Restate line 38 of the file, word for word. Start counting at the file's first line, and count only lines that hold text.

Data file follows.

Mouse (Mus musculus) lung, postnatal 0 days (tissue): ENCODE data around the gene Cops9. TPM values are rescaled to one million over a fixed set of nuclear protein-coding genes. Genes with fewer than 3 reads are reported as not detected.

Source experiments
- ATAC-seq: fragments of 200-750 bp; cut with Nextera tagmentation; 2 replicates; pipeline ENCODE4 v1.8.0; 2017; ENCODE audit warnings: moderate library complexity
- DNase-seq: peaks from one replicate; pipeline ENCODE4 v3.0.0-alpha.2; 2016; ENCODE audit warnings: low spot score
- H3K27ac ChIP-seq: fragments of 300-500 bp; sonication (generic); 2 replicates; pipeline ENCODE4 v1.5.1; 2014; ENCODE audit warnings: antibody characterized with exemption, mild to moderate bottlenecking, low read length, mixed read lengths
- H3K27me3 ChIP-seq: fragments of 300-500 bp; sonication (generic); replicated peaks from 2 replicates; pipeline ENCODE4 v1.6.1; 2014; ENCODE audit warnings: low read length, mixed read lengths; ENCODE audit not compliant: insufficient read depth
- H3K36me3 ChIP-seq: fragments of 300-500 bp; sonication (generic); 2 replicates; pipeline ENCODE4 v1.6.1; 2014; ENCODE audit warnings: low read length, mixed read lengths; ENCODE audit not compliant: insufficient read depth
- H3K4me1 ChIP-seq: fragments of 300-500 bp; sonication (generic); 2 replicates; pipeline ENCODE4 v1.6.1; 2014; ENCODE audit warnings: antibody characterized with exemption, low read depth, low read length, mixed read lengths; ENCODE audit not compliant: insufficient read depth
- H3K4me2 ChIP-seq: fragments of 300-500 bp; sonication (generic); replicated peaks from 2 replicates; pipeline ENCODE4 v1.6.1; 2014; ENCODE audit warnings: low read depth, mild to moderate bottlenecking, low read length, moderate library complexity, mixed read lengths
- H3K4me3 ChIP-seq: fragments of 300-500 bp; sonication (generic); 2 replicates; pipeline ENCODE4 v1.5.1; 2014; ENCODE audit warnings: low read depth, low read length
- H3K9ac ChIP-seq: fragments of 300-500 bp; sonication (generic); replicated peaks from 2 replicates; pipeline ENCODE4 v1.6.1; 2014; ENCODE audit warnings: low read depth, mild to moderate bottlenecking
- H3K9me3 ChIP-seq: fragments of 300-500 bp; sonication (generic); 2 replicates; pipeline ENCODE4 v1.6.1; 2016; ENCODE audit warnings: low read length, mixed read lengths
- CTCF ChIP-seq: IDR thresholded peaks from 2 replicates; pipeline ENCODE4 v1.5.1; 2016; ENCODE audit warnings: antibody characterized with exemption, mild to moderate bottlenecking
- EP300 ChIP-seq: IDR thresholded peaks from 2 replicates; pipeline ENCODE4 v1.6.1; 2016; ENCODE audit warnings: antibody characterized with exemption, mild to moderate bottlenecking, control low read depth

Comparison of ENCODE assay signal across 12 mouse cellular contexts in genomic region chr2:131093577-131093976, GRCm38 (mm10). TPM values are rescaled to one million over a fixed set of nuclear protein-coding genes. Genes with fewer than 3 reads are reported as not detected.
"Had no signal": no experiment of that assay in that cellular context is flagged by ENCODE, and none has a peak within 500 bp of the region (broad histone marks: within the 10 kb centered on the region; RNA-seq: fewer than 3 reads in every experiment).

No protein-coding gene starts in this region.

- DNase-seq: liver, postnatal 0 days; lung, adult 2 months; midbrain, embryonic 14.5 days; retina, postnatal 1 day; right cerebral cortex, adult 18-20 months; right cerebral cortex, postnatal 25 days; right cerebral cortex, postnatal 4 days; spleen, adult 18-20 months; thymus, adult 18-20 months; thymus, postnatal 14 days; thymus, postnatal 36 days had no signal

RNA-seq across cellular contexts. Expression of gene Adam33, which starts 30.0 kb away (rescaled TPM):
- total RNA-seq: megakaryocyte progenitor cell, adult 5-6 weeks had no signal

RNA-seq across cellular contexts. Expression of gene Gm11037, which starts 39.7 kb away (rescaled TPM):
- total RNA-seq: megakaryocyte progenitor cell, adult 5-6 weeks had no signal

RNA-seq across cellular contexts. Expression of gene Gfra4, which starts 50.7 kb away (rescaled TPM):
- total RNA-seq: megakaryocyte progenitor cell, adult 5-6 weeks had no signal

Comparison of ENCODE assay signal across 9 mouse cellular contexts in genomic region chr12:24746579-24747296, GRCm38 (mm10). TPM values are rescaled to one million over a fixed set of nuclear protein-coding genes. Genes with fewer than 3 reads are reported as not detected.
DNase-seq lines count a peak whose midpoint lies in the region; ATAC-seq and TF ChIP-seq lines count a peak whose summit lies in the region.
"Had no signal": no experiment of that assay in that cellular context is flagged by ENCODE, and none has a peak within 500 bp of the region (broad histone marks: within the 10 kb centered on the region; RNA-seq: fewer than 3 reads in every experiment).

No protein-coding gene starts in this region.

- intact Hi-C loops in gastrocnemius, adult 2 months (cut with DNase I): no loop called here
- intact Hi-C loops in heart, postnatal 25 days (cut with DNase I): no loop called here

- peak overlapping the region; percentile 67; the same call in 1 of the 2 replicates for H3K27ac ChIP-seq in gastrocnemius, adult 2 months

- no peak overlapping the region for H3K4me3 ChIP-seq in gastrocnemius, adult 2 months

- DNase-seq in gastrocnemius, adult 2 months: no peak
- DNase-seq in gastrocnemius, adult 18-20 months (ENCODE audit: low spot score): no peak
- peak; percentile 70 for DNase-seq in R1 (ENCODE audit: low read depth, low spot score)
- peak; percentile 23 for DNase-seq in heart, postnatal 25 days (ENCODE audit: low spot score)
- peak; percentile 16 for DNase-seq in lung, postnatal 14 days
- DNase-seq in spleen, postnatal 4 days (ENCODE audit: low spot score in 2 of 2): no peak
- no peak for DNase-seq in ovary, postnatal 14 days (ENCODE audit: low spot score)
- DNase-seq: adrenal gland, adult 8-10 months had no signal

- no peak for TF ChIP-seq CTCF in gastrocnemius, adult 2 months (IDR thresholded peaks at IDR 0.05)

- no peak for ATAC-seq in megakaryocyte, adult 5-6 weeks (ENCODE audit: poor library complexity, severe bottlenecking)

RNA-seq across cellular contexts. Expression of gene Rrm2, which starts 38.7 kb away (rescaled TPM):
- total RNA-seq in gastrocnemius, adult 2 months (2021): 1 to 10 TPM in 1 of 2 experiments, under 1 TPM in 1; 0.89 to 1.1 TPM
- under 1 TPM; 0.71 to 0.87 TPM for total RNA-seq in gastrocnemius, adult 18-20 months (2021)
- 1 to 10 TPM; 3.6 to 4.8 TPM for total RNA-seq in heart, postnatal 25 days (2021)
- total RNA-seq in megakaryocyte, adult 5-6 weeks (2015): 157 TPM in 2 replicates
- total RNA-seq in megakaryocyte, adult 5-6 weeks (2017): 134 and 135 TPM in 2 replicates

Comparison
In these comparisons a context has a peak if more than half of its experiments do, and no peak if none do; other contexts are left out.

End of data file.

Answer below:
- DNase-seq in spleen, postnatal 4 days (ENCODE audit: low spot score in 2 of 2): no peak